Port of Tauranga CEO Mark Cairns wins Leadership Award

Port of Tauranga’s outstanding returns to shareholders were highlighted last night when Chief Executive Mark Cairns received the prestigious Caldwell Partners Leadership Award at the 2019 INFINZ Awards.

The INFINZ (Institute of Finance Professionals) Awards recognise innovation and excellence in the financial and capital markets sector (https://www.infinz.com/Site/INFINZAwards/​).

The expert judging panel noted Port of Tauranga’s excellent productivity rates, industry-leading safety record, increasing cargo volumes and shareholder returns that have compounded by an average 20.4 per cent since Mr Cairns took the helm. The company’s market capitalisation has grown more than six-fold to $4 billion since Mr Cairns was appointed Chief Executive in 2005.

Mr Cairns said the accolade was one to be shared by the entire Port of Tauranga team.

“It recognises the extraordinary efforts of a fantastic bunch of people working at Port of Tauranga. I am proud to accept this award on their behalf and I am privileged to lead a company that has achieved so much,” he said.

Upper North Island Supply Chain Strategy

Port of Tauranga today responded to the interim progress report on the Upper North Island Supply Chain Strategy released on Saturday.

The Chief Executive of New Zealand’s largest port (handling 43 per cent of New Zealand’s total export volumes), Mark Cairns, said the progress report raised a number of themes and issues in the port industry and New Zealand freight network.

“The progress report identifies well-known issues such as the need for increased investment in road and rail networks and the historic financial under-performance and inconsistent reporting by some ports,” he said.

“We challenge some of the facts, assumptions and implications in the interim report, and we’re hopeful these will be addressed before the next report due in June. For example, the report states that the Bay of Plenty and Waikato have benefitted from rail infrastructure and investment provided by the Government at no capital cost to the end user. This ignores the $267 million in rail costs paid by Port of Tauranga since 2010.”

“We look forward to hosting the working group on their first visit to Port of Tauranga in the coming months,” said Mr Cairns.

For further details, contact:

Mark Cairns

Chief Executive

Port of Tauranga Limited

Ph: 07 572 8829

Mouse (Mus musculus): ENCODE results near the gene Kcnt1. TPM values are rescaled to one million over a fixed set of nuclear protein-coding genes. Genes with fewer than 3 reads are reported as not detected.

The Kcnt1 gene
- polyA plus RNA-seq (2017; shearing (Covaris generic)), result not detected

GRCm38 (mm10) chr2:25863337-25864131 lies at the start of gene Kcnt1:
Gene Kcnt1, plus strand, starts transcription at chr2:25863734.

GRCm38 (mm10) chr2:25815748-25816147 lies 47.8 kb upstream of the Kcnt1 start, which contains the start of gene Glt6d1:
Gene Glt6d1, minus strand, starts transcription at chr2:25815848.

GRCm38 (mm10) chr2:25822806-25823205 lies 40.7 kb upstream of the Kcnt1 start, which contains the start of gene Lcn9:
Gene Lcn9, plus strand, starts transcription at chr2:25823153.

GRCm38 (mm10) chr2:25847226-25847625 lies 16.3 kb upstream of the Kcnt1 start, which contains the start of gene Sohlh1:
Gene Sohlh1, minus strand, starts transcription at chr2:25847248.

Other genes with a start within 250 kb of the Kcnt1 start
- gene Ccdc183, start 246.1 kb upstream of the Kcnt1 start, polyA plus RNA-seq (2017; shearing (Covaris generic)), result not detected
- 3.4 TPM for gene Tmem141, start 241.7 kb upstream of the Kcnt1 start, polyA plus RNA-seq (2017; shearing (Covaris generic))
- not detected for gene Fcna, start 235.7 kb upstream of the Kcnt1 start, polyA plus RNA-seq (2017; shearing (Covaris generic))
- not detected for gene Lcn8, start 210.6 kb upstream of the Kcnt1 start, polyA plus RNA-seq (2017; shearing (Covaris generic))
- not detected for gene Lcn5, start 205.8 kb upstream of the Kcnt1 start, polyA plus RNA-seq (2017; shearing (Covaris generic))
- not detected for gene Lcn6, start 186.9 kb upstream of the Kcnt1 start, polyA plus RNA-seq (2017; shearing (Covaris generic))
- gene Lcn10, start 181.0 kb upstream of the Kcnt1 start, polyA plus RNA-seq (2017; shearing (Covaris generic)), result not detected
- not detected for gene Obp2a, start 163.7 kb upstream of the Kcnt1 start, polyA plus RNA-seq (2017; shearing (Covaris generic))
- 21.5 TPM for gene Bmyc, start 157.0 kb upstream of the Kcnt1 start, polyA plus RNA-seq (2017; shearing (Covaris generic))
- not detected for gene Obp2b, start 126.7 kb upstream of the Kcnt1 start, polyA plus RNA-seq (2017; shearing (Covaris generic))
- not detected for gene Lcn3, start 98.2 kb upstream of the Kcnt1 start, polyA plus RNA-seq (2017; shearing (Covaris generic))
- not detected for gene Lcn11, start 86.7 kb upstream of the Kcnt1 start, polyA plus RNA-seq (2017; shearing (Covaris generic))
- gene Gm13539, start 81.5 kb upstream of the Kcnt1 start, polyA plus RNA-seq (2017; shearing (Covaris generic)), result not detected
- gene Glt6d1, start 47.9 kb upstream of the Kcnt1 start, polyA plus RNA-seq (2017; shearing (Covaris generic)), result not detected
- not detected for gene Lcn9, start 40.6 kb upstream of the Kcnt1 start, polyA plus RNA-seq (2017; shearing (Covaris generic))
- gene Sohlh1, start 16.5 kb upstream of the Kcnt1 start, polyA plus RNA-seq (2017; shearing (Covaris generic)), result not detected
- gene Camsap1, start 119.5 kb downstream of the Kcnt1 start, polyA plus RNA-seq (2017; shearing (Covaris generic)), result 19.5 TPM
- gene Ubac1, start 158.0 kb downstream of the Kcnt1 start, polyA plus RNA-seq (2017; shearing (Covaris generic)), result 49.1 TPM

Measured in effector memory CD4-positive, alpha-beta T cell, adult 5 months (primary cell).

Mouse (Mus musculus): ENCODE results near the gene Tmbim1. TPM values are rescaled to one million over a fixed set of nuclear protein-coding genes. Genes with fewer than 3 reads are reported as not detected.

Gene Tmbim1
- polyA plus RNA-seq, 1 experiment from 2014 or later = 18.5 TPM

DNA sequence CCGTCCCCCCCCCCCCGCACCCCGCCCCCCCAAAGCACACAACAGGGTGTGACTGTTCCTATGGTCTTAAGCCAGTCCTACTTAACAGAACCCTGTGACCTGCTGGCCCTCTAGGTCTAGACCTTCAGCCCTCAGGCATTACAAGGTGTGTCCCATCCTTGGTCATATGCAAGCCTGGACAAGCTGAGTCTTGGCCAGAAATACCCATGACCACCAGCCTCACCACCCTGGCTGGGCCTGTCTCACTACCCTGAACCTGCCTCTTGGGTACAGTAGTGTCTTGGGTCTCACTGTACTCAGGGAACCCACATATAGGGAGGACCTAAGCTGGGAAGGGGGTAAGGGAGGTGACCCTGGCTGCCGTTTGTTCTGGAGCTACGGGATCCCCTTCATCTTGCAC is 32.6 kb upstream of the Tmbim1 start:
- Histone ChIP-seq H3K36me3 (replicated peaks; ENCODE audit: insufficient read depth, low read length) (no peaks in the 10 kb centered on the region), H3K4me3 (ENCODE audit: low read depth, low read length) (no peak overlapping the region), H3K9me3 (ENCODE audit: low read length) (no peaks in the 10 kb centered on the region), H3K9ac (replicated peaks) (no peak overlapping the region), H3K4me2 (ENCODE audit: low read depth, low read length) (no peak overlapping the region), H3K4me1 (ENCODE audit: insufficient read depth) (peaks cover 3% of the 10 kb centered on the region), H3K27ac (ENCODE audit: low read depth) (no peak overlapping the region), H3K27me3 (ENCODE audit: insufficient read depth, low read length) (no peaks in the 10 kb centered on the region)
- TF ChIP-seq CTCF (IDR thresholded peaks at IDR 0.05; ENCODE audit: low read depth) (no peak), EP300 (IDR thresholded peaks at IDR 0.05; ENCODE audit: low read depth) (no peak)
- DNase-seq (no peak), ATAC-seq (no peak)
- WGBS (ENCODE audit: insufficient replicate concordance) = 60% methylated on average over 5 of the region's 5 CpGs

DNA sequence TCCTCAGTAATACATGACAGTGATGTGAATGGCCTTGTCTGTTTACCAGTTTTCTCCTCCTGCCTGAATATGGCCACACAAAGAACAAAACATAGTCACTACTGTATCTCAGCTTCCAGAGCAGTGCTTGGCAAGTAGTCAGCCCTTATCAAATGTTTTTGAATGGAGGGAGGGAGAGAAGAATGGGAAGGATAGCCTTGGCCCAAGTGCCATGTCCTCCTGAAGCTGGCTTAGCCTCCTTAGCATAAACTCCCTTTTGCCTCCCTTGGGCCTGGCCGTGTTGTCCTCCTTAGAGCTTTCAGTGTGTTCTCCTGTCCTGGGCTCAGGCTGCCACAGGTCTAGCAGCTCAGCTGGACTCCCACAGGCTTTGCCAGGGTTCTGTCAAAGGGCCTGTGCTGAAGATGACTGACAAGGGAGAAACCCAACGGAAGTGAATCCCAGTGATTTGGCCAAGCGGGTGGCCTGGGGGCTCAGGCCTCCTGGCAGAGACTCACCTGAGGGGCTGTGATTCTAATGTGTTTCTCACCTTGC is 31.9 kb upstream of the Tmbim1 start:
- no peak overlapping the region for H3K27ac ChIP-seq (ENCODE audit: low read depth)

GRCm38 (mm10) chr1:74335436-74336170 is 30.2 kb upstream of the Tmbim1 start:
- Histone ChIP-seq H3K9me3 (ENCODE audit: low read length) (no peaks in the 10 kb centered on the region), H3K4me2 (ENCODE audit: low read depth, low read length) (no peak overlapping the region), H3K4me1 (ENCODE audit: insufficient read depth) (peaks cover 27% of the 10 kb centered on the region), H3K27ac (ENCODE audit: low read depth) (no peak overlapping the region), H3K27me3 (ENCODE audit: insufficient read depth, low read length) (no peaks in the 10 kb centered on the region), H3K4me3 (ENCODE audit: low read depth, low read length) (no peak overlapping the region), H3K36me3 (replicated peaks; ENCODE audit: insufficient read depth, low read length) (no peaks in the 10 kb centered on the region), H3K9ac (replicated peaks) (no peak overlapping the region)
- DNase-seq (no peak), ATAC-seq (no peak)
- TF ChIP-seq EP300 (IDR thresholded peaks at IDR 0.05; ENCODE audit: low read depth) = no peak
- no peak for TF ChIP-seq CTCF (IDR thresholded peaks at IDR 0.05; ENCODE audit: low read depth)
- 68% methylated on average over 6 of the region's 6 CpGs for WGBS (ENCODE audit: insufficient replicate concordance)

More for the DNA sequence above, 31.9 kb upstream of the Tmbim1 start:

http://www.port-tauranga.co.nz/category/current-news/

Port of Tauranga Posts Strong First Half Performance

18 February 2019

Port of Tauranga Posts Strong First Half Performance

FINANCIAL RESULTS FOR THE SIX MONTHS TO 31 DECEMBER 2018

Port of Tauranga (NZX.POT), New Zealand’s largest port, today reported a strong start to the 2019 financial year, with increased cargo volumes contributing to a 4.0% increase in Group Net Profit After Tax to $49.0 million.

Highlights

  • Total trade increased 8.8% to nearly 13.6 million tonnes
  • Container volumes grew 5.1% to 621,117 TEUs
  • Group Net Profit After Tax increased 4.0%, to $49.0 million for the six months to 31 December 2018
  • Transhipment growth continued, with volumes increasing 18.9% to 174,983 TEUs
  • Imports increased 5.7% from 4.7 million tonnes to almost 5.0 million tonnes
  • Exports increased 10.8% from 7.7 million tonnes to 8.6 million tonnes, with a significant increase in log exports (up 11.7%)
  • Interim dividend of 6 cents per share, up 5.3% on the previous period’s dividend.

Half year trade volumes at the country’s busiest cargo gateway grew by 8.8% overall.

Transhipment volumes, where containers are transferred from one service to another at Tauranga, continue to rise as the Port solidifies its role as an international hub.  It allows shippers from all over New Zealand to access fast and frequent connections to North Asia and South America.  Transhipments made up more than a fifth of containers handled over the six month period.

Port of Tauranga Chair, David Pilkington, said the results were very pleasing.

“Group operating profit grew 4.0% in the first half of the financial year. Tauranga is working very well as an international hub port for shippers looking to quickly and efficiently access large ship container services.

“Tauranga is the only New Zealand port that can easily accommodate these big ships and we are very pleased by the amount of transhipment occurring from other New Zealand locations as well as Australia,” said Mr Pilkington.

Bulk cargo volumes also continued to grow, driven largely by the increase in log exports but also increases in kiwifruit, meat and apple exports.

Port of Tauranga’s inland freight hub, MetroPort Auckland, handled a 3.8% increase in containers to set a new record in cargo transferred by rail to and from Auckland during the seasonal peak between October and December.

Port of Tauranga Chief Executive, Mark Cairns, said it was pleasing that KiwiRail had been able to gear up quickly to transfer shipments diverted to Tauranga due to operational issues in Auckland.